Monthly payments for a used car averaged $413 two years ago, $382 five years ago, and $365 a decade ago, he noted. The average November payment was $500 or more for a used car, Drury said, which is the average required five years ago for a brand new vehicle.
“People are going to have to make tough decisions, possibly cutting back in other areas,” Palmer said. “It means it’s stressful for many families.”
David Paris, senior manager at JD Power, note that used car prices are tied directly to new car prices. Although some automakers report that the supply of computer chips is gradually improving, the cost of agency at the old car Auction Paris said it continued to increase throughout November.
“We haven’t seen any price drops, which is extremely rare at this time of year,” he said.
New car dealers have approx first Paris says millions of vehicles are available nationwide – just a third of the usual supply. And most of it has already been sold.
Due to pent-up demand from consumers, new car prices are expected to remain at historic highs until supply returns. 2 million or 2.5 million and automakers continue to cut prices, possibly in 2023. Once new car prices drop, pressure on used car prices will eventually follow.
However, even then, the availability of cars will be scarce because of the traditional source of used cars – cars are supplied from rental contract and deals bought or sold by rental companies – basically exhausted.
Over the past decade, cars returned on two- and three-year leases have been the leading source of near-new used vehicles. But that’s when more than a third of new US car sales were rental cars, the number now falling to 22%, said Edmunds‘Dry. Because there aren’t many new cars, people whose leases are about to expire often buy those cars after their lease ends.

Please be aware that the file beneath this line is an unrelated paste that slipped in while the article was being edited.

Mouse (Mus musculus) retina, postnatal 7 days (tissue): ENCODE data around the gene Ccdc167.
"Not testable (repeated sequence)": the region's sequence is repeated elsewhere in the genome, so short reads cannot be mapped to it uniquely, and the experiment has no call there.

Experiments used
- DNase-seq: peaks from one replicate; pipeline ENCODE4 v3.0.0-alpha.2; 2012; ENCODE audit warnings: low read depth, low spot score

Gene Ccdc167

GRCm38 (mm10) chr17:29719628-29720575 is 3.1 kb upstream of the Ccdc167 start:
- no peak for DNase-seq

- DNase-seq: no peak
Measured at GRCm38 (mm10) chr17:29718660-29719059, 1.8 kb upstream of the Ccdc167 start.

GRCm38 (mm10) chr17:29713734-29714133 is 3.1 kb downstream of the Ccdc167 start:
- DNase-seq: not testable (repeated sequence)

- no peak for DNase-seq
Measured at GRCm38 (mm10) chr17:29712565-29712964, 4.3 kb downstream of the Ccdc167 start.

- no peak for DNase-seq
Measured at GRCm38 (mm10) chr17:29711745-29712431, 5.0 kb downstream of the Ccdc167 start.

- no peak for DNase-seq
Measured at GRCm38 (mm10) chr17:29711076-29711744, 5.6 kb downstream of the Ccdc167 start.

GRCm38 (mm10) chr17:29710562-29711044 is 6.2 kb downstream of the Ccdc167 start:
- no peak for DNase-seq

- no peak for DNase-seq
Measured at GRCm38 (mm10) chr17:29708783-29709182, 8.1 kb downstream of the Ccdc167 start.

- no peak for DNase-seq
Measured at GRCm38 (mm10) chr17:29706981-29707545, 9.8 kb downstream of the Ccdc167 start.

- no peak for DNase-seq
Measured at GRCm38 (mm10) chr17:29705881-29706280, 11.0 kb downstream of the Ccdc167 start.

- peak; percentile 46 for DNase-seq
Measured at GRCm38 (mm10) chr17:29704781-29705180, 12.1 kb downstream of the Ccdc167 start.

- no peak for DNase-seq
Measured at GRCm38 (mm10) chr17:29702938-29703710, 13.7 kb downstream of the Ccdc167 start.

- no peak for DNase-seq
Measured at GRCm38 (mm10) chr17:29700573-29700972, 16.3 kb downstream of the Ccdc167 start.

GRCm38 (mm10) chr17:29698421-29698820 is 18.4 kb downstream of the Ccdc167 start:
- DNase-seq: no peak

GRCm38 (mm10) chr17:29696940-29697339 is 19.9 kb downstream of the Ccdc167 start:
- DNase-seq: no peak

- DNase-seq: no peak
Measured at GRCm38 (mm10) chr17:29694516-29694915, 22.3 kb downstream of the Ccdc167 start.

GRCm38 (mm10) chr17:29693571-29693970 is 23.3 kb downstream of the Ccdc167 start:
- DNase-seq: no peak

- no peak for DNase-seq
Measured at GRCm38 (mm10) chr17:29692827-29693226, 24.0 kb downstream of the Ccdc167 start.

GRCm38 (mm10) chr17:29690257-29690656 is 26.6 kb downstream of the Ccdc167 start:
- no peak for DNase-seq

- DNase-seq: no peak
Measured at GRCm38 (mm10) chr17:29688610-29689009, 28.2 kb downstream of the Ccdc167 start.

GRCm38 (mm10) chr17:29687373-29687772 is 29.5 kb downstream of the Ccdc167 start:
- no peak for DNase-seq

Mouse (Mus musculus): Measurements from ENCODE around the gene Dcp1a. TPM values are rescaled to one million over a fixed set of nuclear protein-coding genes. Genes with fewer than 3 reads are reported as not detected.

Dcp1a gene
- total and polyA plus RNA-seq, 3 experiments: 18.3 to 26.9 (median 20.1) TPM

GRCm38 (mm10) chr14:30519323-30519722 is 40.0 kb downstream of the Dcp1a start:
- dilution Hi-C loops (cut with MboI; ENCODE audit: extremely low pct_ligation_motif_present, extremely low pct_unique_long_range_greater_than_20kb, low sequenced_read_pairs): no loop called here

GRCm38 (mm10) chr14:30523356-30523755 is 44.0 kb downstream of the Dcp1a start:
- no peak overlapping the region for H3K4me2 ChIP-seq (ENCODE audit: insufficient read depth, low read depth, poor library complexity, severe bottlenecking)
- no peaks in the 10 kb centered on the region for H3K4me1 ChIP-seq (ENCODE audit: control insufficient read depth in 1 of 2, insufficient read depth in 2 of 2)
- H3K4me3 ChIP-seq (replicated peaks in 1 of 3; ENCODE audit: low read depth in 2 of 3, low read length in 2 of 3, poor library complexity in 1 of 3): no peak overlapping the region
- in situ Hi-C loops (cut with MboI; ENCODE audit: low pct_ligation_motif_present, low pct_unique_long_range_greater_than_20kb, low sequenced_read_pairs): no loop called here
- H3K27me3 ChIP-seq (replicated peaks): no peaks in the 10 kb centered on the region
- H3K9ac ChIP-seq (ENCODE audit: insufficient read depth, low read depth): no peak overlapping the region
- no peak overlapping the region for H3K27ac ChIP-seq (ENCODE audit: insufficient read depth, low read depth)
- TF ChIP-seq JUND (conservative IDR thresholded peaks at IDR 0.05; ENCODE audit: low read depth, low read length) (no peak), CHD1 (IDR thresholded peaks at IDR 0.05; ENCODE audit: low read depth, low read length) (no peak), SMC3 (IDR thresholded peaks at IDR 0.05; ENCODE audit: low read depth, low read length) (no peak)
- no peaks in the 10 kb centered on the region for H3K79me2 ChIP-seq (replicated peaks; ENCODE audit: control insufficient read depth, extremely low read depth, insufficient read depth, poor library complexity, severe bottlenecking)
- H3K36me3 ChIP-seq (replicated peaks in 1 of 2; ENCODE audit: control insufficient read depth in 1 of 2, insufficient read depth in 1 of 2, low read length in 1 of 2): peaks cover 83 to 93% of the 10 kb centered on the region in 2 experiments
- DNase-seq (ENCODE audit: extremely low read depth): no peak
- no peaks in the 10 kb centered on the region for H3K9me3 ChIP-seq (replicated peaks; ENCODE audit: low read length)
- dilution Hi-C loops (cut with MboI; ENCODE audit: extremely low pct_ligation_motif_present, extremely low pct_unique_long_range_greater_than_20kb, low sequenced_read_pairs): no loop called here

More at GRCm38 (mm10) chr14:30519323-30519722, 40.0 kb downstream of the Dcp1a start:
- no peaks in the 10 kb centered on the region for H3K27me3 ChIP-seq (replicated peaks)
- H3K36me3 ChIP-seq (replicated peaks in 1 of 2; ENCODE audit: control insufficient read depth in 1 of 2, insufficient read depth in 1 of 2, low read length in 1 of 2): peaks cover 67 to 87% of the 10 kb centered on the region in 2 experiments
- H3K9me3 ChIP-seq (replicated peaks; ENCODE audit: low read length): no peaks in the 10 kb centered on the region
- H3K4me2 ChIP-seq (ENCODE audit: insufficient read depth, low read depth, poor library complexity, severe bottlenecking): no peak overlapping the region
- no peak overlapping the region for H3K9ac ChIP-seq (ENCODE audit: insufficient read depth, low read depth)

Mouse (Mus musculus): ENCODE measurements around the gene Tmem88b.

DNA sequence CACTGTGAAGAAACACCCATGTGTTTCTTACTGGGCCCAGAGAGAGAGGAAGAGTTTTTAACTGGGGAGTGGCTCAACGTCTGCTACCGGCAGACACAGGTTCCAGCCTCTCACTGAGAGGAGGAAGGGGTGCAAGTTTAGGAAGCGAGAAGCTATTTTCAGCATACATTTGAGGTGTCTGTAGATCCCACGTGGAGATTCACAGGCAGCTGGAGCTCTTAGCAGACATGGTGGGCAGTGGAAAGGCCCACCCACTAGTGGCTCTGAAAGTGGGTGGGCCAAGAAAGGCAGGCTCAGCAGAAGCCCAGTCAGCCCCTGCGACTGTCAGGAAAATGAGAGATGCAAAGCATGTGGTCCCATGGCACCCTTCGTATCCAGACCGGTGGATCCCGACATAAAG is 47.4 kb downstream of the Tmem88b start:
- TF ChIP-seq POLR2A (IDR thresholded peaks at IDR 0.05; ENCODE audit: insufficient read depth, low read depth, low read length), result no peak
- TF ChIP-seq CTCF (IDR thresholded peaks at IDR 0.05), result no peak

Rental companies, another key source of second-hand cars, are currently unable to buy new ones and are keeping the ones they have. Some rental companies even buy used cars. With all those factors in mind, Paris expects the shortage of used cars to worsen by 2024.
Among the few consumers that benefit are those who want to sell a used car and not necessarily replace it. medium barter value in October, Paris said, was $9,000 – double what it was a year earlier.
But for those who do not have the means to do business and have only a modest income, the options are few and none. Nerdwallet’s Palmer says lower earners can simply pay for repair to keep an existing vehicle running for as long as possible. Even that option, though, can get expensive.
JD Power’s Paris says that if they can afford it, buyers should consider a new car. Recently, he made several thousand dollars from the price of new stickers Ram picks up, though he had to travel from the Washington, DC, area to Philadelphia to reach a willing agent he found by searching internet forums.
“If you work hard enough and are willing to wait and travel,” he says, “you can find deals on most brands.”
Contains material from the Associated Press